Marla Schweppe, former 3D digital design program chair, retires after nearly three decades at RIT
Uniquely specialized program impactful inside classroom and beyond
It was not uncommon for students of former 3D digital design program chair Marla Schweppe, who retired in December after nearly 29 years at RIT’s College of Art and Design, to have to research and learn how to model hair, steam, or water. After all, game engines became more and more powerful, so they needed to include more and more detail.
When it came to software being used to animate cloth in a very sophisticated way, her students needed to know something about fabric—how different fabrics move, what kind of fabric is appropriate for certain types of garments, along with the history of costumes, according to Schweppe, who early in her career designed for theater, dance, TV, and movies in New York City and elsewhere.
“To use software that creates trees, our students need to know if a certain tree grows in a particular climate,” she observed. “How do animals move? That’s why they take anatomical figure drawing and have to abstract that to wildlife.”
For “live design” and productions, Schweppe’s students researched and learned how to use infrared cameras to track dancers and integrate their images into projections, including how to use facial tracking software for game engines or 3D software, virtual reality, and augmented reality systems.
Her students’ work spanned computers and video games, virtual reality, medical and scientific simulations, data visualization, and more. Their powerful displays of cascading colors and images were often seen at city festivals, including the Rochester Fringe Festival.
Since graduating its first four students in 2011, the 3D digital design program—one of the first of its kind in the country—flourished under her tutelage.
Throughout her career, Schweppe strived to make sure that her 3D digital design program, though uniquely specialized, united an inquisitive and dynamic educational community in which research, creativity, critical thinking, cross-disciplinary study, and social responsibility were explored, cultivated, and promoted to make a positive impact—both in the study areas and, ultimately, on the society in which we live.
What are you most proud of when looking back at your nearly three decades at RIT?
My successes at RIT occurred in three areas: curriculum development and implementation; integrating computer graphics into live performance; and service to both RIT and my profession. In my first contract in 1993, one of the requirements was to build the graduate program in computer animation. I added new courses in that program and went on to add similar courses at the undergraduate level, including stop motion, hand drawn, and computer animation courses—more than 40 new courses in total. When Bob Keogh and Jim VerHague were retiring, they asked if I would be interested in moving to computer graphics design and adding 3D computer graphics courses. I took that opportunity as I was interested in exploring applications of 3D graphics software other than animation like mixed reality, scientific visualization, and more. From there I went on to develop the BFA in 3D digital design for students who were interested in using 3D for games and other applications.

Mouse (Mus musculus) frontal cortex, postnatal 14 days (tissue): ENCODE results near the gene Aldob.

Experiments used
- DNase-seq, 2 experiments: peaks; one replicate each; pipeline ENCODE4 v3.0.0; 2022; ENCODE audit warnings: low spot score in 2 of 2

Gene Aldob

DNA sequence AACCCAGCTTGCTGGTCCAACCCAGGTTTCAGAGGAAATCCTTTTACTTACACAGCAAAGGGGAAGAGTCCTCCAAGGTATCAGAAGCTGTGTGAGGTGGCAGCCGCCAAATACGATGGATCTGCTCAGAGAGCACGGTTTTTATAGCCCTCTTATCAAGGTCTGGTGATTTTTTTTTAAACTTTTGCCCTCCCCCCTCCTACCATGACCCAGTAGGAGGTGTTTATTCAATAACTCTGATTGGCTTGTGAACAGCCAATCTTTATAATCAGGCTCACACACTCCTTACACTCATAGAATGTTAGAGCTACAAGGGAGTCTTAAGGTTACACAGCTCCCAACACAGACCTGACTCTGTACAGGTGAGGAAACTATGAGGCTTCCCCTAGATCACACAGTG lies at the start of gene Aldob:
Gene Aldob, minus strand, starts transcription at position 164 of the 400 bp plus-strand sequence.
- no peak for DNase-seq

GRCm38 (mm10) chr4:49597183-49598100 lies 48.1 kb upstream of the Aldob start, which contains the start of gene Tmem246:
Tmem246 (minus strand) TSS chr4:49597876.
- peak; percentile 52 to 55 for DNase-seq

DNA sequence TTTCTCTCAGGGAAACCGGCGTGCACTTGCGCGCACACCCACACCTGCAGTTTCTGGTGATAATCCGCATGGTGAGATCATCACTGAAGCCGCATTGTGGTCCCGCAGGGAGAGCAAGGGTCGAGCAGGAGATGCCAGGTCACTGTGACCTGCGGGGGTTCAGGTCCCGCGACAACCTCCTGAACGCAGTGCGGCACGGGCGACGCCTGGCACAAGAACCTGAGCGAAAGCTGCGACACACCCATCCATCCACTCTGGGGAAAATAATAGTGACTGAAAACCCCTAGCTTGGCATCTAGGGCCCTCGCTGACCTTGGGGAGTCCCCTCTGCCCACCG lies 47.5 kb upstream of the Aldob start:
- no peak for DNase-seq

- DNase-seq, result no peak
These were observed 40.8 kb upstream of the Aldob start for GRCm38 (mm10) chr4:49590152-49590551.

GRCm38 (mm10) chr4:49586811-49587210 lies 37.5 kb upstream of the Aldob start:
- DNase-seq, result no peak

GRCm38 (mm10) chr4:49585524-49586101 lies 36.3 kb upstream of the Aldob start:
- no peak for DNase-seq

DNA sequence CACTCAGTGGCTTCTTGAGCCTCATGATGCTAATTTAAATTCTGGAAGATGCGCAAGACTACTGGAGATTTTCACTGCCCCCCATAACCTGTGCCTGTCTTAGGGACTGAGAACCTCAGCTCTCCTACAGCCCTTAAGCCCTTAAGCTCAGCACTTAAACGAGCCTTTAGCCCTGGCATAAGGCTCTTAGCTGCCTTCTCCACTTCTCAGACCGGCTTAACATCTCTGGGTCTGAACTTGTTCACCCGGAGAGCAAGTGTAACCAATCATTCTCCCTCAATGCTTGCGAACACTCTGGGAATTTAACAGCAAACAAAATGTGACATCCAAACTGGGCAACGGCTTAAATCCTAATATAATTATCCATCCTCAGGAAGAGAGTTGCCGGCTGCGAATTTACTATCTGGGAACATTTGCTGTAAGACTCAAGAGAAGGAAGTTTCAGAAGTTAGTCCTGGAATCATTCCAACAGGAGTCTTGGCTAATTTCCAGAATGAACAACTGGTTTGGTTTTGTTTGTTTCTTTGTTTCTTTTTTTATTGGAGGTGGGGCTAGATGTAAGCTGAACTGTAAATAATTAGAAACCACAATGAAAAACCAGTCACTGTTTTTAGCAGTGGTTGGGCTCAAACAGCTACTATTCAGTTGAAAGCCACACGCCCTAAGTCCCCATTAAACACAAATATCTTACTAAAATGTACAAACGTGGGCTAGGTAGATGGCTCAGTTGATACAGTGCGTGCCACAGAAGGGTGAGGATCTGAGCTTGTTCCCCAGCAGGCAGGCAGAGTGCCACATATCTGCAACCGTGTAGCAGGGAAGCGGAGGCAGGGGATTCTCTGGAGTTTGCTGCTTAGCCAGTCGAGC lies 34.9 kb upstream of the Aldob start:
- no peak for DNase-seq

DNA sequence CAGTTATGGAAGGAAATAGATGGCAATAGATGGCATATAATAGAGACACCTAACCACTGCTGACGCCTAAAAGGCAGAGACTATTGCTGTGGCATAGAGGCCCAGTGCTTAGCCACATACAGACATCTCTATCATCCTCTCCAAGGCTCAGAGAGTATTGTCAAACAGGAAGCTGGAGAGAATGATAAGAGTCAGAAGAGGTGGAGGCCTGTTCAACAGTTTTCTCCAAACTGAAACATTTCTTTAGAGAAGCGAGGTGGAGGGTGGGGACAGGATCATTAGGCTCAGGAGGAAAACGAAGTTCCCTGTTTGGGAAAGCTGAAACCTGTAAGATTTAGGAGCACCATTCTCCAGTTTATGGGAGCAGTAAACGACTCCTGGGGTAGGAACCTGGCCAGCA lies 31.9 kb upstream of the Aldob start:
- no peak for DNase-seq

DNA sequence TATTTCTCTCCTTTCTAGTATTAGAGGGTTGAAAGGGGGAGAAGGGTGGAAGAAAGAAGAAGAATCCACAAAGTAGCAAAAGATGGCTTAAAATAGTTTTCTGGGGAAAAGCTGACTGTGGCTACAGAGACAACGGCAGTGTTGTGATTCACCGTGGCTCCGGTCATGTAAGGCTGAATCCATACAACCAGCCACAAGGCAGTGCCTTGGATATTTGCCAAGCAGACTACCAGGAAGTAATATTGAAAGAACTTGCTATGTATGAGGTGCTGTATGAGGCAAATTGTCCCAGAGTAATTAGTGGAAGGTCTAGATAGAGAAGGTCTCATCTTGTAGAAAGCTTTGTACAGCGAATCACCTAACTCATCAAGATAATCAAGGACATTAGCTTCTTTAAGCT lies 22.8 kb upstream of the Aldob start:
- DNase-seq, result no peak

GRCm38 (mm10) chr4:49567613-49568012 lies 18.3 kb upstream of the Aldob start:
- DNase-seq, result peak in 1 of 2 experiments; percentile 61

I worked in the New York theater for a decade when I was younger, so integrating digital graphics into live performance was an enjoyable part of my experience at RIT. I started by using projection mapping in the 1990s. Since then, in collaboration with Joe Geigel in computer science, Thomas Warfield at NTID, and others, I have created work using motion capture, facial tracking, live performances on virtual stages, animation moving across five iPads, augmented reality theater where the performers and audience members wore AR headsets and, most recently, live performance through Zoom on digital sets.
Lastly, I was on Faculty Senate, University Council, and many committees during my tenure at RIT. That experience helped me meet many wonderful faculty in other colleges on campus. For my profession, I was the Art Gallery chair for SIGGRAPH ’99 (the Association for Computer Graphics and Interactive Techniques) conference. We had over 1,000 submissions from around the world and the final exhibit included more than 100 works, including still images, installations, sculpture, and animation.
What were some of the most effective ways you connected with your students?
Most of the courses that I taught over the years were studio courses. In most of those classes, I checked in with every student every week on their progress. I enjoyed working with the students one-on-one. Many students over the years worked on grants or performances with me, often with students from other departments. I still stay in touch with many of the students that I’ve had over the years and will host a gathering of alumni in Seattle in the near future.
I also set up a Rochester SIGGRAPH Chapter and RITGraph, a student chapter of SIGGRAPH, which the students now run. I encouraged students to volunteer at the conferences and many did and still do.
What are your post-RIT plans?
I moved to Seattle to be near family and became a grandmother, so spending time with family is a big part of my post-RIT activities. I’ve been working with physical materials while outfitting my new computer. I have some digital projects lined up, but I’m moving at a much slower pace. I walk 2-4 miles a day with my cute little dog named Rochester—otherwise known as Rocky, Rocket Dog, Rock Star, or any of a long list of other names.